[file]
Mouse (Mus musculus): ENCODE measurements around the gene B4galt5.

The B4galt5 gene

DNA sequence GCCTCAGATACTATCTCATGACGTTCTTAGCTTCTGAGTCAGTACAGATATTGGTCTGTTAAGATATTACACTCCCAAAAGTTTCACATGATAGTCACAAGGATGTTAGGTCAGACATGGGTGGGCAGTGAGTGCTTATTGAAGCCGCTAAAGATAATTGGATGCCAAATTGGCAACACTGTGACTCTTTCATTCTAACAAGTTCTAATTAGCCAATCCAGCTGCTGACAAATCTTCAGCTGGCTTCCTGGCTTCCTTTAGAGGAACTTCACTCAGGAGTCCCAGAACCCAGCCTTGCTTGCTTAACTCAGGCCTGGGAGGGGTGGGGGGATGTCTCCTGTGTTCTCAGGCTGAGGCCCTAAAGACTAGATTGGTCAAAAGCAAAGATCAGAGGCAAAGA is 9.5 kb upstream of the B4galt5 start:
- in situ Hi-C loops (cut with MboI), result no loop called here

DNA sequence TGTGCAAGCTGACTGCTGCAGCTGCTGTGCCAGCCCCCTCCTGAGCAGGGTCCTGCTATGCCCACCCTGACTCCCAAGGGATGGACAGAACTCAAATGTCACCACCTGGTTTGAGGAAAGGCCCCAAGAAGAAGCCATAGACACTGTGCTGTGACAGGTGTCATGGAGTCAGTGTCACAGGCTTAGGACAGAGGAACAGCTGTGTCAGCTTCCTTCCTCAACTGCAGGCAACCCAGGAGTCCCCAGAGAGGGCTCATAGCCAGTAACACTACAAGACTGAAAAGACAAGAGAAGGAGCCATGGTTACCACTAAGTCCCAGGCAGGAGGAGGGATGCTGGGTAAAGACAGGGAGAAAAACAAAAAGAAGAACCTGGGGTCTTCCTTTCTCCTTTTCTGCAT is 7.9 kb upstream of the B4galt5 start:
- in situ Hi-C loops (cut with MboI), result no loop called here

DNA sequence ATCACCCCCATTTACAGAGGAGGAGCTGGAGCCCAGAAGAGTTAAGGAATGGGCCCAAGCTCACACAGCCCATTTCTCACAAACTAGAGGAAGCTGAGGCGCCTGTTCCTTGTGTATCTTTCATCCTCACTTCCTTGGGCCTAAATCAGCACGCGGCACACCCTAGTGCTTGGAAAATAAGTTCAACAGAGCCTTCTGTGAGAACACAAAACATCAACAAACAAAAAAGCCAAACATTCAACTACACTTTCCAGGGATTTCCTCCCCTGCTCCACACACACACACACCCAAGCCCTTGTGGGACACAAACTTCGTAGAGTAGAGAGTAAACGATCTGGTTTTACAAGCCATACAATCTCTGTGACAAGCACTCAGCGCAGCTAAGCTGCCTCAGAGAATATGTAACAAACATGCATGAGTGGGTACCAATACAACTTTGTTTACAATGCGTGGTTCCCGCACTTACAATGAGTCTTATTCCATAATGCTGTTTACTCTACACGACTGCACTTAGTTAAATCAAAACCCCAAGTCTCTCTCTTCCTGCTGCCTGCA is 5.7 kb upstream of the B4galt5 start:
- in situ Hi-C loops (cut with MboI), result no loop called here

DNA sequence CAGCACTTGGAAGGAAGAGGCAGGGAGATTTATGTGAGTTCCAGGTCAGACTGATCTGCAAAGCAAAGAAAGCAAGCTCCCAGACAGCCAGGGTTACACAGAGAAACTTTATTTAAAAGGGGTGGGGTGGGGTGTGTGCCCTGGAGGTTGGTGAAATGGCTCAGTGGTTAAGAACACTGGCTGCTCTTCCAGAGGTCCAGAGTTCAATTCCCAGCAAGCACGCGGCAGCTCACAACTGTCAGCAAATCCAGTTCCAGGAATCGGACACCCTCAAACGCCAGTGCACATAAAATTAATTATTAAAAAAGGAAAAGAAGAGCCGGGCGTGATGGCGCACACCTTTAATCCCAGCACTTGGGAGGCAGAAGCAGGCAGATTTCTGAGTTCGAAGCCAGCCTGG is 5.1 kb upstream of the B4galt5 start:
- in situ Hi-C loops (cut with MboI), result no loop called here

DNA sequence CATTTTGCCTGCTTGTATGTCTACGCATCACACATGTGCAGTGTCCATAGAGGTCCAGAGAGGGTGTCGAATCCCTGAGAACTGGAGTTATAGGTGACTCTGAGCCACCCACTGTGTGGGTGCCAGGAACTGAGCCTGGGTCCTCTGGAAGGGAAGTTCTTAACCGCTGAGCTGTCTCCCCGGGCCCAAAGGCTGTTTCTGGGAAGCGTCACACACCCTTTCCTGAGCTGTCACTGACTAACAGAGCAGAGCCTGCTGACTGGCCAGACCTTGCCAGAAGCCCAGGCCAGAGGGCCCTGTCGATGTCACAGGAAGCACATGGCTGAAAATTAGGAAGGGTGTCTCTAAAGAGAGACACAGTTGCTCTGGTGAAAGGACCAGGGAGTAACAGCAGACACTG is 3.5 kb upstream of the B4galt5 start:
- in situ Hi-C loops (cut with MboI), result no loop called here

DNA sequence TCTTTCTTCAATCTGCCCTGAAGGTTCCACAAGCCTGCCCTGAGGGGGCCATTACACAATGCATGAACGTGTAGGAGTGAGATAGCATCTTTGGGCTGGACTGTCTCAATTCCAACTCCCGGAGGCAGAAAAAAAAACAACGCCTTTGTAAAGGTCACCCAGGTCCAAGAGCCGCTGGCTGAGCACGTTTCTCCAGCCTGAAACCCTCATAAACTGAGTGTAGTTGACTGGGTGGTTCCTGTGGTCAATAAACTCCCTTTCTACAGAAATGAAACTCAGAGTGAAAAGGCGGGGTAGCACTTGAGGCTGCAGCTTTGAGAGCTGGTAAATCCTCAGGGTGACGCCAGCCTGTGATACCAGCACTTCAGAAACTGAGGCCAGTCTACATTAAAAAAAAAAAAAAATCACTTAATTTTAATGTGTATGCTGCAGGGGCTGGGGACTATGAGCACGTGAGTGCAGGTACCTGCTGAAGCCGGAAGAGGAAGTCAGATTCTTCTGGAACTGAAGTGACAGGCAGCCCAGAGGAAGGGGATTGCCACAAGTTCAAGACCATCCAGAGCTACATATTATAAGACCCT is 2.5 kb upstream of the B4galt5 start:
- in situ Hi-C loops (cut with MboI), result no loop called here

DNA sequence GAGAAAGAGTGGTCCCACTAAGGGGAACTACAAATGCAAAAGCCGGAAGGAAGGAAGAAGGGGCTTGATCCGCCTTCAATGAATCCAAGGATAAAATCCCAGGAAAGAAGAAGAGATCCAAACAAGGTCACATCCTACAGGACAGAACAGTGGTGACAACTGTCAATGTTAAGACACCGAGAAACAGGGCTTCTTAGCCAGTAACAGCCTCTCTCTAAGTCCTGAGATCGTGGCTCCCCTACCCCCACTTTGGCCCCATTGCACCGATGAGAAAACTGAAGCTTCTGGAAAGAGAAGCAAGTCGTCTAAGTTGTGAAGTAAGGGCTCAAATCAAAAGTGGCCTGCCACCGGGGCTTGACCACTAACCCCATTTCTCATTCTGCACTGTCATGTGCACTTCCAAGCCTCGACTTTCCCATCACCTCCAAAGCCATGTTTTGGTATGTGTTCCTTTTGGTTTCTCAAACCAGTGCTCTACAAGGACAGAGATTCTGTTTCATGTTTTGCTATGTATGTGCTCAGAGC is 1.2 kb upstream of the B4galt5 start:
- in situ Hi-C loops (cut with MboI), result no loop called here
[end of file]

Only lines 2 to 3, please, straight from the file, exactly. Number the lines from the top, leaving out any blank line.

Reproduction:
The B4galt5 gene

DNA sequence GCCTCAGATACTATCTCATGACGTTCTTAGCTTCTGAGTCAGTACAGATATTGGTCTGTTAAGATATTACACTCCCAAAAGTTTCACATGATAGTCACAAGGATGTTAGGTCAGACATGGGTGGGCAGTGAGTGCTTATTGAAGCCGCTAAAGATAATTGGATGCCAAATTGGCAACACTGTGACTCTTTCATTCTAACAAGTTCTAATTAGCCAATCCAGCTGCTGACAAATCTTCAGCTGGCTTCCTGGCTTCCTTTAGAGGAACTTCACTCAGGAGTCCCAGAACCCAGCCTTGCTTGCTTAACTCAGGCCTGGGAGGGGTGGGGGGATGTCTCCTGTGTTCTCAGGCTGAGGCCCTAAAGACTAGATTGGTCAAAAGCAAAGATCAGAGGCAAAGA is 9.5 kb upstream of the B4galt5 start: